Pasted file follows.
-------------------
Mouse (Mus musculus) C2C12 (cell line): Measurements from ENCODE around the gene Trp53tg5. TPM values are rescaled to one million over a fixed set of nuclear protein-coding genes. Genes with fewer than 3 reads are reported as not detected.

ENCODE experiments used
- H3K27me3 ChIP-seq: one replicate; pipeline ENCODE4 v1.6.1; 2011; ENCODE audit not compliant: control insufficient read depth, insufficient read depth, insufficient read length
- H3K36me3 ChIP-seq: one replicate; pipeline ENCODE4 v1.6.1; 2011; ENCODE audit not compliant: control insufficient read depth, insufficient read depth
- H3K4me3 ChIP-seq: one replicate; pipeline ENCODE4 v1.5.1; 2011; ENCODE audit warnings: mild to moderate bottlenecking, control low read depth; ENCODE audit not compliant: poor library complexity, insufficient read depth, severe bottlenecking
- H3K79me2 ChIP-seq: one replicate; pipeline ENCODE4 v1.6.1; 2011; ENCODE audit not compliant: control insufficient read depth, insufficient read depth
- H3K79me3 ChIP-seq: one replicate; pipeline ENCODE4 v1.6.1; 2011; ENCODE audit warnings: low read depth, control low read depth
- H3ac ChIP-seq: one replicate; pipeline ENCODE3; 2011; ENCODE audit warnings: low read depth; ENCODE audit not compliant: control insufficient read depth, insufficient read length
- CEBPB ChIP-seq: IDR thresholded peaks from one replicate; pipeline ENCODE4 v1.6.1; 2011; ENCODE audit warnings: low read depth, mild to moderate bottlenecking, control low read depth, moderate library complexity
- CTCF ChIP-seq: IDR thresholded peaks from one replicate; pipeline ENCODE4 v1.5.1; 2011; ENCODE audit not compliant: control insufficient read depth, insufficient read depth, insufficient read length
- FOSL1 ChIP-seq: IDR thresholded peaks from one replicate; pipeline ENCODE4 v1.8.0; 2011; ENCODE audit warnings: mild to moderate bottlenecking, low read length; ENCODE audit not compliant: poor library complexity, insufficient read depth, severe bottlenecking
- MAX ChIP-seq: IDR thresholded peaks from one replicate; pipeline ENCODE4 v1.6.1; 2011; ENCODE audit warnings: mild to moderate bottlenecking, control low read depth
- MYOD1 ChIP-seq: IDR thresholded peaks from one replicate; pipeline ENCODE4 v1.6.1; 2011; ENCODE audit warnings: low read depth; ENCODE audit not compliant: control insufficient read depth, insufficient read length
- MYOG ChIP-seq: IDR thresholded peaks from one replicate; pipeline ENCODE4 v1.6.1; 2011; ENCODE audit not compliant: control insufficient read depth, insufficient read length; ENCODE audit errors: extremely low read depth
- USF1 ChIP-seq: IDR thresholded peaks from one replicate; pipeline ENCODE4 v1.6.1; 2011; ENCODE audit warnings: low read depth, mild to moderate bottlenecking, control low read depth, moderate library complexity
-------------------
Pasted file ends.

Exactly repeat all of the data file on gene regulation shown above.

Mouse (Mus musculus) C2C12 (cell line): Measurements from ENCODE around the gene Trp53tg5. TPM values are rescaled to one million over a fixed set of nuclear protein-coding genes. Genes with fewer than 3 reads are reported as not detected.

ENCODE experiments used
- H3K27me3 ChIP-seq: one replicate; pipeline ENCODE4 v1.6.1; 2011; ENCODE audit not compliant: control insufficient read depth, insufficient read depth, insufficient read length
- H3K36me3 ChIP-seq: one replicate; pipeline ENCODE4 v1.6.1; 2011; ENCODE audit not compliant: control insufficient read depth, insufficient read depth
- H3K4me3 ChIP-seq: one replicate; pipeline ENCODE4 v1.5.1; 2011; ENCODE audit warnings: mild to moderate bottlenecking, control low read depth; ENCODE audit not compliant: poor library complexity, insufficient read depth, severe bottlenecking
- H3K79me2 ChIP-seq: one replicate; pipeline ENCODE4 v1.6.1; 2011; ENCODE audit not compliant: control insufficient read depth, insufficient read depth
- H3K79me3 ChIP-seq: one replicate; pipeline ENCODE4 v1.6.1; 2011; ENCODE audit warnings: low read depth, control low read depth
- H3ac ChIP-seq: one replicate; pipeline ENCODE3; 2011; ENCODE audit warnings: low read depth; ENCODE audit not compliant: control insufficient read depth, insufficient read length
- CEBPB ChIP-seq: IDR thresholded peaks from one replicate; pipeline ENCODE4 v1.6.1; 2011; ENCODE audit warnings: low read depth, mild to moderate bottlenecking, control low read depth, moderate library complexity
- CTCF ChIP-seq: IDR thresholded peaks from one replicate; pipeline ENCODE4 v1.5.1; 2011; ENCODE audit not compliant: control insufficient read depth, insufficient read depth, insufficient read length
- FOSL1 ChIP-seq: IDR thresholded peaks from one replicate; pipeline ENCODE4 v1.8.0; 2011; ENCODE audit warnings: mild to moderate bottlenecking, low read length; ENCODE audit not compliant: poor library complexity, insufficient read depth, severe bottlenecking
- MAX ChIP-seq: IDR thresholded peaks from one replicate; pipeline ENCODE4 v1.6.1; 2011; ENCODE audit warnings: mild to moderate bottlenecking, control low read depth
- MYOD1 ChIP-seq: IDR thresholded peaks from one replicate; pipeline ENCODE4 v1.6.1; 2011; ENCODE audit warnings: low read depth; ENCODE audit not compliant: control insufficient read depth, insufficient read length
- MYOG ChIP-seq: IDR thresholded peaks from one replicate; pipeline ENCODE4 v1.6.1; 2011; ENCODE audit not compliant: control insufficient read depth, insufficient read length; ENCODE audit errors: extremely low read depth
- USF1 ChIP-seq: IDR thresholded peaks from one replicate; pipeline ENCODE4 v1.6.1; 2011; ENCODE audit warnings: low read depth, mild to moderate bottlenecking, control low read depth, moderate library complexity